Dive into the essentials of subject leadership in primary schools, with insights on effective strategies, responsibilities, and ways to drive curriculum development.
What is subject leadership in Primary Schools?
How might primary Practitioners ensure that all the pupils in their schools have access to an excellent academic curriculum experience while also developing quality professional and expertise of their staff? The primary school curriculum presents a chance for both subject leaders and learners. The day-to-day observations of the primary teacher will confirm that children are naturally curious about the world. Some would even contend that a core aim of the curriculum, pedagogically enacted by the teacher is to help them find pedagogical content knowledge, skills, and understanding that channel their curiosity and take them beyond their day-to-day experiences (Young et al., 2014). However, the curriculum is not only an opportunity for the learners of our schools. With its broad array of subjects, the curriculum offers an opportunity for school leaders of all experience and subject leadership levels to engage in high-quality teaching collaboratively.
What are the opportunities in subject leadership?
- It can give learners the chance to be immersed and initiated into the rich traditions of history, geography, music, and other subjects,
- It can provide the chance for school leaders (Subject specialist of all levels of experience within the school) to contribute to a mutual, collaborative goal and, in turn, develop their expertise for the sake of school improvement.
However, it is wise to note that there is absolutely no assurance that there will be a balance of teachers with the drive and passion for offering quality teaching or those with enough expertise to accomplish it within a staff body of primary school teachers.
This is evident in the Carter Review (DfE Department for Education - a ministerial department responsible... More, 2015) stated that teachers fresh from college entering the teaching profession might not necessarily have the same knowledge base (due in part to differences in their teacher training and teaching resource). Problems for subject leaders are likely to be encountered by those that may lack the required expertise in a specific curriculum area and have never had an opportunity to develop themselves a step further. It then follows that if there is a lack of knowledge among subject leaders or knowledge organizers in primary school, it might be very tough for the curriculum of that subject to be developed successfully. Therefore, primary school leaders should consider how they will ensure that the curriculum intent is designed effectively to provide for their pupils' needs while also developing their staff's subject knowledge and expertise.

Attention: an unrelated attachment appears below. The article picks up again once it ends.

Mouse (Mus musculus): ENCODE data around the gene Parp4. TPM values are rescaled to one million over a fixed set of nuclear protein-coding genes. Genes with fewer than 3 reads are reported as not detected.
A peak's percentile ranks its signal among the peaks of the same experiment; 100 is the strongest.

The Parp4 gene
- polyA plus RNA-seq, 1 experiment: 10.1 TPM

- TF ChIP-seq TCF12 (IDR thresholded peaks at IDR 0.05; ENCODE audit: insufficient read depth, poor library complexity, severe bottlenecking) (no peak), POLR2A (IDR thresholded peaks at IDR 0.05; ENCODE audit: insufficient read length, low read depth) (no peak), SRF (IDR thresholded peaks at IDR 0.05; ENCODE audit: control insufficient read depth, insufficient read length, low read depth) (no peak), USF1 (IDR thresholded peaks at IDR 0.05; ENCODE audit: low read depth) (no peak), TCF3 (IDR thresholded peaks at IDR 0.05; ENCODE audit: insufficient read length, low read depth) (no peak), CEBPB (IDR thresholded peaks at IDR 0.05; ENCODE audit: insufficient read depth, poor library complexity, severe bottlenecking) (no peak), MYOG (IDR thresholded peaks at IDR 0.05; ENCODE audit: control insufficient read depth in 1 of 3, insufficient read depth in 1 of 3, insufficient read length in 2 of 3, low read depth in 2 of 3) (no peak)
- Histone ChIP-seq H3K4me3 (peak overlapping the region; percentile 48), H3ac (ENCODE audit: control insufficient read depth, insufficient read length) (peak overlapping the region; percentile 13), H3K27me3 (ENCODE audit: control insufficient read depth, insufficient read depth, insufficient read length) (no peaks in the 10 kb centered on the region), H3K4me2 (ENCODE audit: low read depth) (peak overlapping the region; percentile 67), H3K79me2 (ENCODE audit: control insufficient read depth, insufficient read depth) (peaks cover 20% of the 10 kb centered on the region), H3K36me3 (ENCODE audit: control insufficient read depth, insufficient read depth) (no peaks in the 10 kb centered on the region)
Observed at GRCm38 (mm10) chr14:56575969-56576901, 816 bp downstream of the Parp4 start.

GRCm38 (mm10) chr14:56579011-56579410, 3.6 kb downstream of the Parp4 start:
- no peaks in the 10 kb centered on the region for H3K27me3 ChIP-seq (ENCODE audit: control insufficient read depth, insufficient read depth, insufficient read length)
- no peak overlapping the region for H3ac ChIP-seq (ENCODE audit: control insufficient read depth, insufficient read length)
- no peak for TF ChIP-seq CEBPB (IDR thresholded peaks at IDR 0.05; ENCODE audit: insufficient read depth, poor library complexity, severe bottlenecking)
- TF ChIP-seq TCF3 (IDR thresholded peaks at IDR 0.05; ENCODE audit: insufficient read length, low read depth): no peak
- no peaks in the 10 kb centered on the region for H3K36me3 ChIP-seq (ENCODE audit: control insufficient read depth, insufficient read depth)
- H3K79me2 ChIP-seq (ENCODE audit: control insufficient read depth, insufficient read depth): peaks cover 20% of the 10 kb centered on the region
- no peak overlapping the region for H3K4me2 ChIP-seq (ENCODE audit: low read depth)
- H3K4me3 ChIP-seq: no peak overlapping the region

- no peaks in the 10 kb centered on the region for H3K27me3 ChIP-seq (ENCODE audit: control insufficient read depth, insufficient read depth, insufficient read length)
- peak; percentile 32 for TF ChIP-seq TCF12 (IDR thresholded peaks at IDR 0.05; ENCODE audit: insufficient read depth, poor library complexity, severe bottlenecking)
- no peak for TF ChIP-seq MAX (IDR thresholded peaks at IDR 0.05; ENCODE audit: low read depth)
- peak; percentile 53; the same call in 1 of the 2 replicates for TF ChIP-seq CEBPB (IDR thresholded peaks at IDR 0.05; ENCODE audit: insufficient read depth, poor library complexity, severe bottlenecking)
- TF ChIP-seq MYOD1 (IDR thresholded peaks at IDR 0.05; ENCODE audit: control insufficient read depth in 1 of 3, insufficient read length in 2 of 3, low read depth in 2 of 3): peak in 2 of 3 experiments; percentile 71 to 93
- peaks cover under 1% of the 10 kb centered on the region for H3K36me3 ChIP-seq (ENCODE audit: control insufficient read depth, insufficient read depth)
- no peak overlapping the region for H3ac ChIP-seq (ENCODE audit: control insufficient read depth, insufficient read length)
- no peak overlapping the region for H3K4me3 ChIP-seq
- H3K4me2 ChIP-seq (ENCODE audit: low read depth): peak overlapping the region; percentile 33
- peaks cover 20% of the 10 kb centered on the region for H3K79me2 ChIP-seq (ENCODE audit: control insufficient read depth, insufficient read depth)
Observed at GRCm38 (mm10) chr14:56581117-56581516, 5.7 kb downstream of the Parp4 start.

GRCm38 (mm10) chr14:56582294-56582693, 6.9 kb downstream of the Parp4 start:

Allocating the leadership of the primary curriculum
The first thing to ask ourselves is what can be done about it. First and foremost, to answer the question is to see the subject specialist of the curriculum as a collaborative task, where all the teaching staff is empowered to be part of the growth process. A significant difference ought to be made between formal leadership positions and the distribution of leadership within the primary school. Senior leadership (synonymous with traditional leadership) has a significant but indirect effect on student outcomes in schools (Rhodes and Brundrett, 2010).
Class teachers have the most contact with the pupils, and success highly depends on them delivering curriculum expectations. However, senior leaders are integral to the success of their pupils too. The senior leaders may set the strategic vision and craft goals for their staff to deliver high-quality instruction of the intended curriculum, but it is the teacher who provides the curriculum. The teacher makes sense of it pedagogically and inspires students to take up their opportunities. Therefore, they should have the agency to make them their own (Hargreaves and O'Connor, 2018).
Therefore, it is integral that senior leaders distribute their leadership to ensure that all of their teaching staff are being developed to reach their full potential. If the subject leadership wants to ensure that the curriculum is collaboratively developed, as Harris (2004) notes: - The job of those in formal leadership positions should hold the pieces of the organization together in a productive relationship… distributing leadership equates with maximizing the human capacity within the organization' (p.g.14)
The central premise of this claim is that formal responsibilities or management structures do not bind that leadership; leadership ought to be dispersed, collective, collaborative, and shared. Therefore, primary school teachers should hold discussions with curriculum specialists and be responsible for its development, so everyone can make a meaningful contribution to the intended curriculum.